Our biological test systems consist of survivin:borealin interaction which has already been well studied6,7,8 and putative interactions between survivin and Shugoshin (Sgo) proteins. Shugoshins regulate the function of the Chromosome Passenger Complex (CPC) and the progression of mitosis9,10,11.

Clinically, human survivin is a tumorigenesis marker and there is substantial evidence concerning its overexpression in different cancer types12. Recent reports shine new light on its function in autoimmune conditions such as rheumatoid arthritis13,14, psoriasis15 and multiple sclerosis16. Clinical relevance of Sgos is less explored and could be indirectly connected to the novel therapeutic interest in protein phosphatase 2 A (PP2A) agonists17.

Survivin is a small 16 kDa protein that belongs to the Inhibitor Apoptosis Protein (IAP) family. It consists of an N-terminal BIR (Baculovirus Inhibitor of apoptosis protein Repeat) domain and a long α-helical C-terminus18. In cell division, survivin is localized at the centrosomes and microtubules, controlling the assembly of CPC at the inner centromeres by binding to phosphorylated histone 311. Survivin attaches to the other proteins of CPC by forming a ternary complex between survivin/borealin/INCENP6,9. Borealin plays an important role targeting other members of the CPC, correcting the kinetochore attachment errors and stabilizing the bipolar spindle in human cells19. X-ray crystallography studies have reported interaction between the N-terminal of borealin (1–142) and other CPC members, such as survivin7.

The assembly of CPC to the centromere activates Aurora B kinase that phosphorylates kinetochore substrates and coordinates the dis-attachment between kinetochores and microtubules, which pulls sister chromatids apart.

Sgos (Sgo1 and Sgo2) counteract these pulling forces. In human cells, Sgos protect the cohesin protein complex, which keeps sister chromatids together from cleavage; preventing premature loss of centromeric cohesion, missegregation and mitotic arrest. This occurs through its direct binding with the phosphatase PP2A20. Recently, functions of Sgos in spindle associated complex and kinetochore protection have been described. These functions are regulated by CPC and also are required for the centromeric localization of Aurora B. In fission yeast, Sgo2 promotes CPC recruitment to centromeres by Cdc2-dependent phosphorylation of the survivin subunit. Reciprocally, survivin has been shown essential for the enrichment of Sgo2 at centromeres. In humans, the N-terminus of hSgol1, but not hSgol2, mimics the phosphorylated N-terminus of histone 3, which is recognized by the BIR-domain of survivin. Thus, a competition between hSgol1 and phospho-H3 for survivin might regulate the recruitment of CPC to the centromere. The question whether or not there is a physical contact between Sgo1 and survivin is controversial. Direct contact between human survivin and hSgol1 was not detected by yeast two-hybrid system21. In contrast, survivin and Sgo1 appears to interact in fission yeast22 and supporting evidence is also available from biophysical and structural studies11. The nature of Sgo2 and survivin interaction is also unclear. Importantly, when Sgo2 is missing it has a stronger effect on survivin localization10,23,24.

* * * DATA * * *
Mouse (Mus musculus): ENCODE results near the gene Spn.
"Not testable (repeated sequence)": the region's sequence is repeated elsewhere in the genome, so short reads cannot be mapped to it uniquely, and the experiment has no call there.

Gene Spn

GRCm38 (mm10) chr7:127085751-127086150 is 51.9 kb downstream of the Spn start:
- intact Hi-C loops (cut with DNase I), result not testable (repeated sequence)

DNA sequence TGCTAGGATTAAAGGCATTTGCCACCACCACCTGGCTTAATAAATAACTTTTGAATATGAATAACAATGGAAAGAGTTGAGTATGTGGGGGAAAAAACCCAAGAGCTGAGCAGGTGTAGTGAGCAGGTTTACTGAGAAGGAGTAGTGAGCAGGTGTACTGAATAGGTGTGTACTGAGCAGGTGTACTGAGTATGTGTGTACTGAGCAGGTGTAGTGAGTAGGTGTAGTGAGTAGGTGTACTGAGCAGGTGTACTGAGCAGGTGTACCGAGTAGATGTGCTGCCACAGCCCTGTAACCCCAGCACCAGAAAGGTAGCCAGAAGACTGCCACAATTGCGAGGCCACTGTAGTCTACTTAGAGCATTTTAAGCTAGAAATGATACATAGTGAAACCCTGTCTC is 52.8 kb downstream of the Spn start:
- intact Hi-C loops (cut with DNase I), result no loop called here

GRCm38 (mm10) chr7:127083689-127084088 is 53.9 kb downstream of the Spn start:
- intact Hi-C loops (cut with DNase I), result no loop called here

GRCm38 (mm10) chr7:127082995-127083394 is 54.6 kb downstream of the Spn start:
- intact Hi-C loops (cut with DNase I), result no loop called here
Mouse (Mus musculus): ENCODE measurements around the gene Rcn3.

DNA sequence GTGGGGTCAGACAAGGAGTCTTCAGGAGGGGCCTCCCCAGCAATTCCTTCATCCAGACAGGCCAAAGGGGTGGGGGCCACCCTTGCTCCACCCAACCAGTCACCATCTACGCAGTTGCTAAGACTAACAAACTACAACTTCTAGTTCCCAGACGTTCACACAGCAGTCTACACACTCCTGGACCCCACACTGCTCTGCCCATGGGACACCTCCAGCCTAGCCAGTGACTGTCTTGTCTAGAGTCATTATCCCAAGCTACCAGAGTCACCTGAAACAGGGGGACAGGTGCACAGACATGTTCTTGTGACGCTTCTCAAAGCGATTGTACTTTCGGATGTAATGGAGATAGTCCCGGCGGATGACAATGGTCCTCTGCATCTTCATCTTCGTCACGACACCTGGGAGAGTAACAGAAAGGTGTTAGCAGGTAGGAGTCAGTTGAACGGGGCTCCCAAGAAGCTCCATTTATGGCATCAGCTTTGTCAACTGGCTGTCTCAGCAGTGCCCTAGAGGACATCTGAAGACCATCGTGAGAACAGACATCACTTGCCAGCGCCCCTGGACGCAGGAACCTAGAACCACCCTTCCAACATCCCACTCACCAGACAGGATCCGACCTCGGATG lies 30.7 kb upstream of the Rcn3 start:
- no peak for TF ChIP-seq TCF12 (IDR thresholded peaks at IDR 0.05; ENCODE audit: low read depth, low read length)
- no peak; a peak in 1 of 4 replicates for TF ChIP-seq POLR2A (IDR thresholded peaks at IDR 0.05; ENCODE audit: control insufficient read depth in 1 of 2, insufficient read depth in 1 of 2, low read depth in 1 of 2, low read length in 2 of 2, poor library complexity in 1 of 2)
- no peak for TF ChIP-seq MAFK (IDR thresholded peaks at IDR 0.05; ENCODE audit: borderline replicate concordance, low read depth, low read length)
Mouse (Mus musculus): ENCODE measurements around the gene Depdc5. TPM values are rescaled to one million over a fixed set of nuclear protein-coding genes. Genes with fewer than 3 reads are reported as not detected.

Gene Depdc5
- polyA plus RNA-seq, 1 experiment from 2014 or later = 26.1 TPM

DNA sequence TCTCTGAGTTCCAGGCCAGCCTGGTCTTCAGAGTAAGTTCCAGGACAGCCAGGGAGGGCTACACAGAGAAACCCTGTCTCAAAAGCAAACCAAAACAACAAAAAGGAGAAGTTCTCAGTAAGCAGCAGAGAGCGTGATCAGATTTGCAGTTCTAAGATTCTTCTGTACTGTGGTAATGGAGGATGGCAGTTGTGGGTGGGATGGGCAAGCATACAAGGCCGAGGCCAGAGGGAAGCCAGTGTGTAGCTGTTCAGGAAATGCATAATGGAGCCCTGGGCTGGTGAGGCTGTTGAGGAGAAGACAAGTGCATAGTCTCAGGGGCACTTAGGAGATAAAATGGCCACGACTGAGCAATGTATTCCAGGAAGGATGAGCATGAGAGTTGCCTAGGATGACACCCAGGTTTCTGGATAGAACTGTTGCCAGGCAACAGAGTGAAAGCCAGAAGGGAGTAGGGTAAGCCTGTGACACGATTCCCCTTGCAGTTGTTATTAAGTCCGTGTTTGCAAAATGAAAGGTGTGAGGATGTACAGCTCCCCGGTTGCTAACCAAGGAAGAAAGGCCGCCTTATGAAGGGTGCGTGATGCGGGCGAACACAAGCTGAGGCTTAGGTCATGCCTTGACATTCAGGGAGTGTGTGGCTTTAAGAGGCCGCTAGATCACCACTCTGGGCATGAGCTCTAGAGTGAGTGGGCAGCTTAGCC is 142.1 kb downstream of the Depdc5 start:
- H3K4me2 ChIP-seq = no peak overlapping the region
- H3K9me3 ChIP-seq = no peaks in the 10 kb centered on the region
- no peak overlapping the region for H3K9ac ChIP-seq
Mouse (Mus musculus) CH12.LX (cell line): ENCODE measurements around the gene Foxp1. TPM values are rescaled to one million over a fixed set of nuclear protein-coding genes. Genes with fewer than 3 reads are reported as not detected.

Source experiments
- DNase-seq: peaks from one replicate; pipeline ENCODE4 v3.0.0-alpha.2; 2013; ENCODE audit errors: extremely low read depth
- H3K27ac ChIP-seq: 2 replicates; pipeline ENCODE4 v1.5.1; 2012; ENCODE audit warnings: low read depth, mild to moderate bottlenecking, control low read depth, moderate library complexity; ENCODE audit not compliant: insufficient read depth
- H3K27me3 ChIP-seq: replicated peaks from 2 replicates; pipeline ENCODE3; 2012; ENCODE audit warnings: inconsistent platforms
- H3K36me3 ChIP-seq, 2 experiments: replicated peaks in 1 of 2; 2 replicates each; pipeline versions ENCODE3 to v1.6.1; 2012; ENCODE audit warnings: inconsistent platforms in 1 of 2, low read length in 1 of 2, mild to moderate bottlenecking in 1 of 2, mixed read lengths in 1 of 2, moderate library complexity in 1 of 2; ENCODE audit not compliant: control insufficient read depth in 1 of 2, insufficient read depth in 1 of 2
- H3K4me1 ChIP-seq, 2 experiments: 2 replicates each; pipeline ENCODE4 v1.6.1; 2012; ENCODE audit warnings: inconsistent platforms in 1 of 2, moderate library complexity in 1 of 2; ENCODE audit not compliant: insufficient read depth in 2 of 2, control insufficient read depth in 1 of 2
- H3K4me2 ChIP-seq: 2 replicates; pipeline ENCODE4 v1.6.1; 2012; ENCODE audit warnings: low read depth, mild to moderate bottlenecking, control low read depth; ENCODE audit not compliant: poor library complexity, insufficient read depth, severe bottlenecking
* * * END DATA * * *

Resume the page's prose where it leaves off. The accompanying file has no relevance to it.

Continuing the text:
In this work, we explore the effect of the experimental errors and the uncertainty of determined dissociation constant in MicroScale Thermophoresis experiments. In addition to simulations, we test the method on experimental data, which were obtained from the interaction between survivin and short linear motifs of borealin, hSgol1 and hSgol2. Finally, we point out similarities in the localization and sequence of the putative binding motif in hSgol1 and hSgol2, which suggest a common evolutionary origin.

Results and Discussion

Probabilistic inference from simulated data

When evaluating a new statistical method, it is better to use a different error model for generating simulated data than what is used for inference. That way one can test how well the methods perform when confronted with unexpected errors. Here, we introduce serial dilution concentration errors and add outliers even though the competing inference strategies (non-linear least-squares regression and probabilistic Bayesian inference) are not prepared for them.